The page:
The US Open comes to the Pacific Northwest for the first time in its history as it heads to the Chambers Bay course just outside Seattle in Washington this week.
The course certainly seems to have split opinion amongst the pros, with some like Ryan Palmer calling it “ridiculous” and Ian Poulter saying it was a “farce” before he had even seen it.
There are multiple elements about this course that have upset some of the pros and cast this as perhaps the most controversial US Open in recent history.
So what is getting the players in such a froth?
What it is about this course that is getting so many of the pros into a lather?
Well, firstly the fairways will be wide, which is unusual for US Opens. Secondly, the greens have some huge slopes on them which will make putting difficult and some shots nigh-on impossible if you miss the greens.
But what is really unusual about this venue is that it will have some very quirky features – sloping tee boxes, blind shots and perhaps most controversially of all, some holes that will play up to 100 yards different in length depending on which tee box is used, so some days holes will play as par fours and another day as par fives.
Whilst some pros have blasted the course however, some are more complimentary. Phil Mickelson, for instance, said he thought it was “wonderful,” adding “It’s not going to be your typical US Open, hit and hack out of tough. You’re going to be able to control it much more like British Opens than I’ve ever seen, where there’s a lot of room and a lot of firm fairway cut.’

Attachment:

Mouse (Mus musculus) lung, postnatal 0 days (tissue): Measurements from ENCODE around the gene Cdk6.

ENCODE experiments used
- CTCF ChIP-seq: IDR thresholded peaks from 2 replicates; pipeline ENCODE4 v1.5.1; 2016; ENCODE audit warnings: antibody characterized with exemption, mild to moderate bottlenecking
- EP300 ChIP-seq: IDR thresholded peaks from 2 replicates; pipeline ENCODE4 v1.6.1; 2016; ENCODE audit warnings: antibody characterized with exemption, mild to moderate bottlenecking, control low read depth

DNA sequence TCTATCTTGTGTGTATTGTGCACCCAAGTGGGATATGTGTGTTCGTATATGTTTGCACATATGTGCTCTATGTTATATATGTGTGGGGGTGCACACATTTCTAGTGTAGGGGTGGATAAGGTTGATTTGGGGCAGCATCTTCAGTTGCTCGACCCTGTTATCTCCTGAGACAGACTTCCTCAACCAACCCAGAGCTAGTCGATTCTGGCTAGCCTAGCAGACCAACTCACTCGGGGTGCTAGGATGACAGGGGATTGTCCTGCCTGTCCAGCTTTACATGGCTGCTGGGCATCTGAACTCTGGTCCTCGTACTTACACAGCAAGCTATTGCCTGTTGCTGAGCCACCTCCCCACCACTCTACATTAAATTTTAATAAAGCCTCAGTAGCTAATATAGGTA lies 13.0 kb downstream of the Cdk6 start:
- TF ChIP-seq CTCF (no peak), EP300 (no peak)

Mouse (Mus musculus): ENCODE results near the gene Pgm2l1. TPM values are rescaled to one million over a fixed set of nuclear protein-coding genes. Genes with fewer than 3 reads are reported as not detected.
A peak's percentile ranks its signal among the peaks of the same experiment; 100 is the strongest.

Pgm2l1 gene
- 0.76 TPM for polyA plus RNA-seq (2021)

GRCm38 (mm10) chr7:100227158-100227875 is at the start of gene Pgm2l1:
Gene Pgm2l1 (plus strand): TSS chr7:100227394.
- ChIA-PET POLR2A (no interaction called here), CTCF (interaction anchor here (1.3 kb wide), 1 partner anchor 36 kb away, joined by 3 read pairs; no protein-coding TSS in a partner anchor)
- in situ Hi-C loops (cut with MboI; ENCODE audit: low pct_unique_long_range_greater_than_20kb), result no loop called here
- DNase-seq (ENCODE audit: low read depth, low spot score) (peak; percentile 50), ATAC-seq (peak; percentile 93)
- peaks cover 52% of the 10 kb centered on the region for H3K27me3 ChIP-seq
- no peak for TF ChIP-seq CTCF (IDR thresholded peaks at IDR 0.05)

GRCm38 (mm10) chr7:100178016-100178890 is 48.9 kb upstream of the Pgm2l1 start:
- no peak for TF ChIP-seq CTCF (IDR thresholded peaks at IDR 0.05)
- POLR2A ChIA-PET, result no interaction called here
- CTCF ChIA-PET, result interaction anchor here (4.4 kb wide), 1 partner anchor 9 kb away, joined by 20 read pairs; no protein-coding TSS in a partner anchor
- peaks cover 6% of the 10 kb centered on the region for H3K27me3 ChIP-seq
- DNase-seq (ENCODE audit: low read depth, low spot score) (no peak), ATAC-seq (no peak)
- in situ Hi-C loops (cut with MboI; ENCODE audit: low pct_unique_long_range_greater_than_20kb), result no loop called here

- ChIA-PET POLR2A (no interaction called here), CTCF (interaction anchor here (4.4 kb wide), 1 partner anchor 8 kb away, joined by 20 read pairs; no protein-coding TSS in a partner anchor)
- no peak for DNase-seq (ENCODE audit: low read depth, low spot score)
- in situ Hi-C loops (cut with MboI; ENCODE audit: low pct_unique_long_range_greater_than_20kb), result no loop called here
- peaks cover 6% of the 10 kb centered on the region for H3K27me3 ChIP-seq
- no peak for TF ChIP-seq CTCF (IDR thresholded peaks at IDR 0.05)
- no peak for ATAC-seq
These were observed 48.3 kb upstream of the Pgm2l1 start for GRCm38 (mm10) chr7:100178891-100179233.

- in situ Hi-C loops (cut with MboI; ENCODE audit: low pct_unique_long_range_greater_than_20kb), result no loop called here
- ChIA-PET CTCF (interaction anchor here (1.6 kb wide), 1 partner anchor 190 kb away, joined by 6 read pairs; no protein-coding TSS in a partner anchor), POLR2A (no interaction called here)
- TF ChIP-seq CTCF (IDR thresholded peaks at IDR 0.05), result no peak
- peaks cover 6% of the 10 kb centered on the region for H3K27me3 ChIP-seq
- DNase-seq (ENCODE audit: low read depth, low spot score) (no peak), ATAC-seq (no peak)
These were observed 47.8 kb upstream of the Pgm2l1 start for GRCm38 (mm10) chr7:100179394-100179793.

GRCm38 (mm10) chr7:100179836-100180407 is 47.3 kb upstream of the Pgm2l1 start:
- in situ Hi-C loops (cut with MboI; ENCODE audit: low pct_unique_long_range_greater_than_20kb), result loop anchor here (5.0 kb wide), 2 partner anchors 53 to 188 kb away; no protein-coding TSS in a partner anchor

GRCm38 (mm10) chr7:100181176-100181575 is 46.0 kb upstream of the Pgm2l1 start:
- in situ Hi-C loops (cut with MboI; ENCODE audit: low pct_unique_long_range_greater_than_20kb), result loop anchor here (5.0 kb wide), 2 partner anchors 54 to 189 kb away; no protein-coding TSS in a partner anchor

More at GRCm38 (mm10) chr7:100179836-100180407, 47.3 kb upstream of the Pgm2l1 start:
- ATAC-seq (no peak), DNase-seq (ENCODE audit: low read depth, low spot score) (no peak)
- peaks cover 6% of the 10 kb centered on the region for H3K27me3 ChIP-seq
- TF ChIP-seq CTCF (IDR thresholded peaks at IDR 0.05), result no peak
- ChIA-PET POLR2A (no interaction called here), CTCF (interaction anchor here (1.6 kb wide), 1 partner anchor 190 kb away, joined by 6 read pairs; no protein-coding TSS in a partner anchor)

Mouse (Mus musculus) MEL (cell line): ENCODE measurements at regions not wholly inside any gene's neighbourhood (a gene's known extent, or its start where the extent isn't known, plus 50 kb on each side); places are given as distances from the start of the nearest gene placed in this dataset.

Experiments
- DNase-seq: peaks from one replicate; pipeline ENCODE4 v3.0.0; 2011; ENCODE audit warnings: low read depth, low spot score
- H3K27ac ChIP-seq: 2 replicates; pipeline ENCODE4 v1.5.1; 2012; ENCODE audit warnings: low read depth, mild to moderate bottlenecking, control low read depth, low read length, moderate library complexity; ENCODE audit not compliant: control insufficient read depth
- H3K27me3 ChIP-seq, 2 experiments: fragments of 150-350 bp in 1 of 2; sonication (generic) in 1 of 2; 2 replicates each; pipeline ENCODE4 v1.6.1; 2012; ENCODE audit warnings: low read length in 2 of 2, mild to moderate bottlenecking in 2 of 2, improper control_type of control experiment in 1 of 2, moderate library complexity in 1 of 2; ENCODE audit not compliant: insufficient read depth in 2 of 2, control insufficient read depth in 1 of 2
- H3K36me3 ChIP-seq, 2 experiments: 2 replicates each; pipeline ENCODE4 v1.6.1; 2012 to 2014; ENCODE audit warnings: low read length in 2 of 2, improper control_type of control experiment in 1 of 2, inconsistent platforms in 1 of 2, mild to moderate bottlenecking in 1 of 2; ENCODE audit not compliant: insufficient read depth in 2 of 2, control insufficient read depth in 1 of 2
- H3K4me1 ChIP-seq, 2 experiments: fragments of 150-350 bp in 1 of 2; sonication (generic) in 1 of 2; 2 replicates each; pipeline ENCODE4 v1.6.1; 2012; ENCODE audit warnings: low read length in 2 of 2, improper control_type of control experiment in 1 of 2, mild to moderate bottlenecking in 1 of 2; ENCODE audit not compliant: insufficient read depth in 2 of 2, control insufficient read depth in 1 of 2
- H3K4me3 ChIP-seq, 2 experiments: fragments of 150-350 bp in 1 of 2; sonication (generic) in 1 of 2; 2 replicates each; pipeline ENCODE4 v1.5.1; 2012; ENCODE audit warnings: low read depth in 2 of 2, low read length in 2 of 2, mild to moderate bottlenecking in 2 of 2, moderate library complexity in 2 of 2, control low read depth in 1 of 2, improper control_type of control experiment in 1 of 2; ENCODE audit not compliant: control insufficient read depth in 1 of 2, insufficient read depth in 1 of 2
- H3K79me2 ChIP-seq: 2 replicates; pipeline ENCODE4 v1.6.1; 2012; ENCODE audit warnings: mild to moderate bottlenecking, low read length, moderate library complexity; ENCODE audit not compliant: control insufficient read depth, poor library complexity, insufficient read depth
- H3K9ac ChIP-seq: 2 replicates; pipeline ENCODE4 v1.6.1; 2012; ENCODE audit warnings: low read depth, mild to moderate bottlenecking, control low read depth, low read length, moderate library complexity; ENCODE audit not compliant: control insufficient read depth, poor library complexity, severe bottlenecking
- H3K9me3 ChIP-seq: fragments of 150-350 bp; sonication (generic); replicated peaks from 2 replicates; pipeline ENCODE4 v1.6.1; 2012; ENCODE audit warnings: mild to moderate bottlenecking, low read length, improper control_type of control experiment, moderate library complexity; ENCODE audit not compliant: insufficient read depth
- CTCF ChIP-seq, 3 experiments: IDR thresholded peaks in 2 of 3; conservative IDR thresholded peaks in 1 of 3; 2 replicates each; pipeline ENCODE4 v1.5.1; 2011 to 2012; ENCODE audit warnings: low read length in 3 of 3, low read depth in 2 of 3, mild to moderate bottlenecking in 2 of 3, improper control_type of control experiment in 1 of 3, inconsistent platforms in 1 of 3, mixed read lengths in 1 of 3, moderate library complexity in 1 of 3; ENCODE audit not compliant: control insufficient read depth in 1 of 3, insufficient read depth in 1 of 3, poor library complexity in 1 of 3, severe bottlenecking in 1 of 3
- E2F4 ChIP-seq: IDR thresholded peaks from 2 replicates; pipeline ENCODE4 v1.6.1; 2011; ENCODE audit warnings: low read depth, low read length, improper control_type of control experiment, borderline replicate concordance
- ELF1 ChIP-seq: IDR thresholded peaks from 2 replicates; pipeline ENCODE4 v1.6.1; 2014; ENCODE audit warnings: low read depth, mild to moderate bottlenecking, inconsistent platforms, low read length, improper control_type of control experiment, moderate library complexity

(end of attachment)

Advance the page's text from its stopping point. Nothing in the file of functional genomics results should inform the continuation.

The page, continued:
As Jack Nicklaus said, they do not build golf courses to suit your game, you have to suit your game to the course. So it may be the player who manages their game and enjoys the unusual challenge that Chambers Bay presents that triumphs this week.
It appears to be an advantage this week to have visited the course and learnt some of its quirks. The Director of the USGA, Mike Davis, certainly thought so when he said – in a statement that generated a lot of controversy – that:
“I would contend that there is no way — no way — a player would have success here at Chambers Bay unless he really studies the golf course and learns it. The idea of coming in and playing two practice rounds and having your caddie just walk it and using your yardage book, that person’s done [and] will not win the US Open.”
Players like Phil Mickelson and Tiger Woods have been following Davis’s advice and visiting the course in preparation for this week’s events.
It will be interesting to see come the end of the week whether Davis’s comments turn out to be true or whether someone can come here “fresh” and still win the trophy.
Whatever does happen, it seems a player with imagination and who can handle adversity is most likely to triumph at Chambers Bay.
As Jack Nicklaus also said, he always enjoyed it when other players moaned about a course because for every one that did, he knew it was one less player he needed to beat that week.
The big question this week then will be – how many players will beat themselves and fall foul of this mighty course’s demands?
Watch out for our full betting preview later today.